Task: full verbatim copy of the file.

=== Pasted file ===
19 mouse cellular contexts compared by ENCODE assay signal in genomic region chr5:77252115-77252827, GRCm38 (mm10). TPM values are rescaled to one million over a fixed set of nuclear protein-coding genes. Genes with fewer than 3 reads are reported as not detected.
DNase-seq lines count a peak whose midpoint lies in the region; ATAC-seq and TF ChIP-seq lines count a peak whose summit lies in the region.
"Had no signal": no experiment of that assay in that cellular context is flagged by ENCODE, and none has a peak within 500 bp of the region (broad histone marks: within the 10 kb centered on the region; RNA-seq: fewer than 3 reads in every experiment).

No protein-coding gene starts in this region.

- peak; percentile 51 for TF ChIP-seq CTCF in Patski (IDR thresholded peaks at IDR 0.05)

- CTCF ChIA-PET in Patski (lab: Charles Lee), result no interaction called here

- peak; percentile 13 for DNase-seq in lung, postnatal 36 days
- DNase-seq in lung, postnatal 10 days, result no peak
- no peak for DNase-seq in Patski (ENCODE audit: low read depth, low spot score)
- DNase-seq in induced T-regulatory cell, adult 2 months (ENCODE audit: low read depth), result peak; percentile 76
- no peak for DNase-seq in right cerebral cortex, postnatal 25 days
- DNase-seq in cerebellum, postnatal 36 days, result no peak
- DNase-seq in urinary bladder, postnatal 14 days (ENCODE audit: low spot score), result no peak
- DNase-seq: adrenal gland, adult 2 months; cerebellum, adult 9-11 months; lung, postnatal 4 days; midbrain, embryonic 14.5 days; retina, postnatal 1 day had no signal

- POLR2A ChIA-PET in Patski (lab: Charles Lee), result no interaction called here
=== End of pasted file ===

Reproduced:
19 mouse cellular contexts compared by ENCODE assay signal in genomic region chr5:77252115-77252827, GRCm38 (mm10). TPM values are rescaled to one million over a fixed set of nuclear protein-coding genes. Genes with fewer than 3 reads are reported as not detected.
DNase-seq lines count a peak whose midpoint lies in the region; ATAC-seq and TF ChIP-seq lines count a peak whose summit lies in the region.
"Had no signal": no experiment of that assay in that cellular context is flagged by ENCODE, and none has a peak within 500 bp of the region (broad histone marks: within the 10 kb centered on the region; RNA-seq: fewer than 3 reads in every experiment).

No protein-coding gene starts in this region.

- peak; percentile 51 for TF ChIP-seq CTCF in Patski (IDR thresholded peaks at IDR 0.05)

- CTCF ChIA-PET in Patski (lab: Charles Lee), result no interaction called here

- peak; percentile 13 for DNase-seq in lung, postnatal 36 days
- DNase-seq in lung, postnatal 10 days, result no peak
- no peak for DNase-seq in Patski (ENCODE audit: low read depth, low spot score)
- DNase-seq in induced T-regulatory cell, adult 2 months (ENCODE audit: low read depth), result peak; percentile 76
- no peak for DNase-seq in right cerebral cortex, postnatal 25 days
- DNase-seq in cerebellum, postnatal 36 days, result no peak
- DNase-seq in urinary bladder, postnatal 14 days (ENCODE audit: low spot score), result no peak
- DNase-seq: adrenal gland, adult 2 months; cerebellum, adult 9-11 months; lung, postnatal 4 days; midbrain, embryonic 14.5 days; retina, postnatal 1 day had no signal

- POLR2A ChIA-PET in Patski (lab: Charles Lee), result no interaction called here